The Kennewick Public Facilities District’s proposal to fund expansion of the convention center failed in the August primary election.
Most people can understand the frustration and disappointment supporters of the project must feel. The same goes for the supporters of the failed Tri-Cities Regional Public Facilities District’s aquatics center project. There are challenges for those who want a performing arts facility and those who want the Reach center to overcome its financial challenges. Is there a way that we can address these challenges, frustrations and disappointments?
It may be best to look at what role the regional PFD can play. The regional district is the only area-wide jurisdiction that is supported by the three major cities that has the potential to address the need for multiple regional projects. It is the only agency that can levy a voter-approved sales tax throughout the region, as compared to a city PFD levying a sales tax just in one city. The challenge for the regional PFD is to convince the community that it is a viable organization that has a plan to do multiple regional projects, and that it can gain voter support to do so.
We need to urge the regional district board to seek citizen involvement in the decision-making process, perhaps by forming a citizen advisory committee to consider options and make a recommendation to the board. Having said that, an advisory board needs to consider what has been learned by the previous PFD ballot measures, as well as the results of the 2008 community survey that was done by the regional district. Though the survey was oriented toward single-purpose and single-site projects, the most popular preference was aquatics, followed by a performing arts facility. Unfortunately, the regional district’s single-site aquatics center passed in Pasco, where it was to be located, but failed in Richland and Kennewick.
One approach an advisory committee might take a look at is the aquatics option. Unlike the proposal three years ago that had an aquatics facility in one city, why not put one in each city?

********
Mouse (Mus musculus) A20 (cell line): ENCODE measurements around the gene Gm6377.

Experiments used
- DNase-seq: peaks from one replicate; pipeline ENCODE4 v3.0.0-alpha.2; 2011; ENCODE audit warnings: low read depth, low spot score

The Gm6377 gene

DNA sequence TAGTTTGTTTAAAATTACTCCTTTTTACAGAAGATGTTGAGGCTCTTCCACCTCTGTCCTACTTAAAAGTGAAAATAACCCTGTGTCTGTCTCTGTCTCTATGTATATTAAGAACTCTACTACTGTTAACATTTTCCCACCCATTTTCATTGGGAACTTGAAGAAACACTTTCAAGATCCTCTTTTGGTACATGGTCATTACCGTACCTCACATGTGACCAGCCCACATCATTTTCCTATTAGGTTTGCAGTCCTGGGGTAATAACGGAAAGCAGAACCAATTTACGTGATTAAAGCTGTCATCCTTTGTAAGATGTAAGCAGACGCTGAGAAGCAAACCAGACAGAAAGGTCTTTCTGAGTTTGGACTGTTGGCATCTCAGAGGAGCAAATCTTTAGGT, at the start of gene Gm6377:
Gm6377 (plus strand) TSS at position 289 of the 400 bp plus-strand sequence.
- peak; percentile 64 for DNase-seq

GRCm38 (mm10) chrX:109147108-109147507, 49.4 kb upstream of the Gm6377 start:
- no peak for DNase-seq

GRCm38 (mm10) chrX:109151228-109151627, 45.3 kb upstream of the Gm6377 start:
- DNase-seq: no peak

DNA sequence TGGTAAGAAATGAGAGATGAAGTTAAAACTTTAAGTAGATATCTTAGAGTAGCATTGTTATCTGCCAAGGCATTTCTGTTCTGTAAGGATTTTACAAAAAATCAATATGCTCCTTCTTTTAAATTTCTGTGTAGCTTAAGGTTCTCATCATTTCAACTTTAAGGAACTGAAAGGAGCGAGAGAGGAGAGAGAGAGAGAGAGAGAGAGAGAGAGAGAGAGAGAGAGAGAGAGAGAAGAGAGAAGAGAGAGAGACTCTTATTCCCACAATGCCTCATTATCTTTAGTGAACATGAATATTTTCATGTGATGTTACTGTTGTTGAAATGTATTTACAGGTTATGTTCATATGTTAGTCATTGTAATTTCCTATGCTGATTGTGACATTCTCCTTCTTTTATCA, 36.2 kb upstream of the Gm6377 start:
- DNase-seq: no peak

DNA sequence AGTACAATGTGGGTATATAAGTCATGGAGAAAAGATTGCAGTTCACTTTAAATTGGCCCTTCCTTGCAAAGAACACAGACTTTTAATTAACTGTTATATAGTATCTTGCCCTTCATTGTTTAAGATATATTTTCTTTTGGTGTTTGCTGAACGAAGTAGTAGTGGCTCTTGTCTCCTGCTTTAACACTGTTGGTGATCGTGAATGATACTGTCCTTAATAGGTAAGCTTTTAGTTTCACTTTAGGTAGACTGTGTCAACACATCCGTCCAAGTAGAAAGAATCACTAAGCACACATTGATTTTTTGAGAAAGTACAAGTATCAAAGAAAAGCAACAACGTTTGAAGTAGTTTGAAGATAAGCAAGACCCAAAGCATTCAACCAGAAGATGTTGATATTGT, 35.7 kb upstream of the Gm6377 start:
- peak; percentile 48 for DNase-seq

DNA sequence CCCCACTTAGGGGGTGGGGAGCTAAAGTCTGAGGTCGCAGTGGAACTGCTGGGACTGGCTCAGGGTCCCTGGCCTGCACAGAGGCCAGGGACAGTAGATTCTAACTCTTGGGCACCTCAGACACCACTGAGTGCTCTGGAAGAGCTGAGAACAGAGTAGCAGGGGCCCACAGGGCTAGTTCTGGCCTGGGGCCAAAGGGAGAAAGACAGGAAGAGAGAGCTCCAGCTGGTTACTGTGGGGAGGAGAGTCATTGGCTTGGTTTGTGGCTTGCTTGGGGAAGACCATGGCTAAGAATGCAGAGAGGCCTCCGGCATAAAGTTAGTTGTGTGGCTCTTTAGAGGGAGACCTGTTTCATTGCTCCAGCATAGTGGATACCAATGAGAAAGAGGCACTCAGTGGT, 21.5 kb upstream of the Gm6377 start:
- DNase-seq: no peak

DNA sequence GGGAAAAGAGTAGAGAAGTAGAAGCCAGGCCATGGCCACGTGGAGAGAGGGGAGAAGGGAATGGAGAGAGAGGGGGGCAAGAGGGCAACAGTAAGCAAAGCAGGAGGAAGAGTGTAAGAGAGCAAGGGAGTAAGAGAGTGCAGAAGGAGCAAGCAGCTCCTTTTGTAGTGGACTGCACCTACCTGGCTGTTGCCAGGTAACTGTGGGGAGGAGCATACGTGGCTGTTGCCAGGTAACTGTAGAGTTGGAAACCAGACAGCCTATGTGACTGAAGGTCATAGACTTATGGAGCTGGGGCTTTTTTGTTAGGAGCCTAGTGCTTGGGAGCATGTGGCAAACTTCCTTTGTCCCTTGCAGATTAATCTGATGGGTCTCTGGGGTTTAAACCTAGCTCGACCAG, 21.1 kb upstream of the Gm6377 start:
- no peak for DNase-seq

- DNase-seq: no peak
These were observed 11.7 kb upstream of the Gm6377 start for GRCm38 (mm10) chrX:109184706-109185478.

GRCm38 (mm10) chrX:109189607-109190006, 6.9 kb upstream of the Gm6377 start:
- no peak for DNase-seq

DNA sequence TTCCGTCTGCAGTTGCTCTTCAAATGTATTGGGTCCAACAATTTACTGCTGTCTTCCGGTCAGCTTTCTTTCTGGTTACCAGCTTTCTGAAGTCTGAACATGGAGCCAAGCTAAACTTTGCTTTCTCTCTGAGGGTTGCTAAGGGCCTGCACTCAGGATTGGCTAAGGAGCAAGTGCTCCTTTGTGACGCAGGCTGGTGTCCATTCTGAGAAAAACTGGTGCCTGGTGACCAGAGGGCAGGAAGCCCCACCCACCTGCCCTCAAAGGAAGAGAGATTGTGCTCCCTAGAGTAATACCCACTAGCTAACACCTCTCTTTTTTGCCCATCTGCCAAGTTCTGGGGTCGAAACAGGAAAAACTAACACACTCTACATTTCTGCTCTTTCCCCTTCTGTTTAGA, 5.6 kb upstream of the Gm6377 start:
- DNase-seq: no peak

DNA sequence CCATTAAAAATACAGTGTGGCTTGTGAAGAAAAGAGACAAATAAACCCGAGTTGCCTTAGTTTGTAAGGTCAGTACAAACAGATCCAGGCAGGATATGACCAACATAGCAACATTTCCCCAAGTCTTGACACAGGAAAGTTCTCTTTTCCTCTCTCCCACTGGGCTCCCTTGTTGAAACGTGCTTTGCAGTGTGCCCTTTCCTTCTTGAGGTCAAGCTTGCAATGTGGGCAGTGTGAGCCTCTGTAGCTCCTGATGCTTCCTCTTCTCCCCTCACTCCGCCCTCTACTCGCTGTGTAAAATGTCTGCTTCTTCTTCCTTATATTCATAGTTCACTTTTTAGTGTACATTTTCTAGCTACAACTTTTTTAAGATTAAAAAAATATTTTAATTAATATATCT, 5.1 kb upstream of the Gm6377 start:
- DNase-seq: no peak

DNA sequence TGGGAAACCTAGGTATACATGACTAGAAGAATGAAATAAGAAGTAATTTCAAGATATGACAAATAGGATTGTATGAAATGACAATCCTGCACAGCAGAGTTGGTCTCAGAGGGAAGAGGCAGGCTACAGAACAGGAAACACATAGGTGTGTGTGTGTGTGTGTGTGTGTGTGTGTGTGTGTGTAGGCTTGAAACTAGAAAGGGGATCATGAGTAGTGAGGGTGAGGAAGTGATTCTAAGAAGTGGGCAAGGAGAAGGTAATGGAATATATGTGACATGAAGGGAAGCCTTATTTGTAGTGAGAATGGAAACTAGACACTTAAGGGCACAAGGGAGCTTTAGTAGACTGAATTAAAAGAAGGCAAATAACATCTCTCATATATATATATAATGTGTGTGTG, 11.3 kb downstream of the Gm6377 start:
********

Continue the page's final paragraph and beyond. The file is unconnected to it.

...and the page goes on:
It’s a sad statistic for the region, but there was more municipal pool space in 1950 than there is now, yet our population has more than quadrupled. Putting an aquatics facility in each city gives cause for the voters in each city to vote for the measure. It may not take the entire 0.2 of 1 percent sales tax to accomplish this objective. The regional district and the advisory committee could work with each city to define the scope of work to be done in each jurisdiction, but having a common goal to provide an indoor aquatics facility that has water activities as well as a 25-meter lap tank.
With this approach, each city and school district would get a year-round indoor pool anchoring a community center. Each city would acquire a facility that would potentially have minimal impact on current operating budgets, because the regional district sales tax revenue could be used to cover some of the operating cost as well as construction cost. Having an indoor pool in each school district also provides the districts with the opportunity to provide swim programs and share in providing operating funding.
The Pasco PFD’s proposal of a $20-million facility can be viewed as affirming that an aquatics facility could be built in each city well within the financial capability of the regional district. Instead of a bare-bones facility that is limited by the bond capacity of the Pasco PFD, aquatic facilities in all three cities could be more complete with a budget between $25 million and $30 million.
Unlike the city PFDs, whose focus is on a single project, the regional district sales tax revenue can be used for multiple projects besides just the aquatics centers. On an ongoing basis, as sales tax revenues rises, when revenue exceeds expenses for these aquatic centers and when the revenue bonds for the aquatics centers are paid off, there would be funds available to do a second round of projects. This could be done with no increase in the sales tax rate.
As envisioned herein, each city would get an aquatics center with the first round of projects. With the second round, each city would get another ‘regional center’ project within its boundaries. Richland could get financial support and expansion of the Reach center, Kennewick could get expansion of the convention center and Pasco could get the performing arts facility.
The approach as outlined would provide a long term benefit to the entire regional community and provide a source of funds to support the projects the city PFDs want to see accomplished. Each city would get an aquatics center and each city would get a regional center project. All the entertainment venues do not need to be at Vista Field in Kennewick. Everyone gets a piece of the pie. It’s a win-win for everyone.
We need to urge the regional district board of directors to engage the community, perhaps through a citizens’ advisory committee. They need to set its sights on a long term plan for the organization, otherwise there is no reason for the organization to exist. The regional district needs to move forward quickly, otherwise there would be no reason for Pasco and its PFD not to move forward on their own aquatics center and take away the regional district’s ability to levy a regional sales tax.
Vic Epperly and his wife have lived in Kennewick since 1972. He worked 32 years as a facilities engineer for Battelle before retiring 11 years ago. In the 1980s he served on the Kennewick City Council for 61/2 years and was mayor of Kennewick in 1986-87.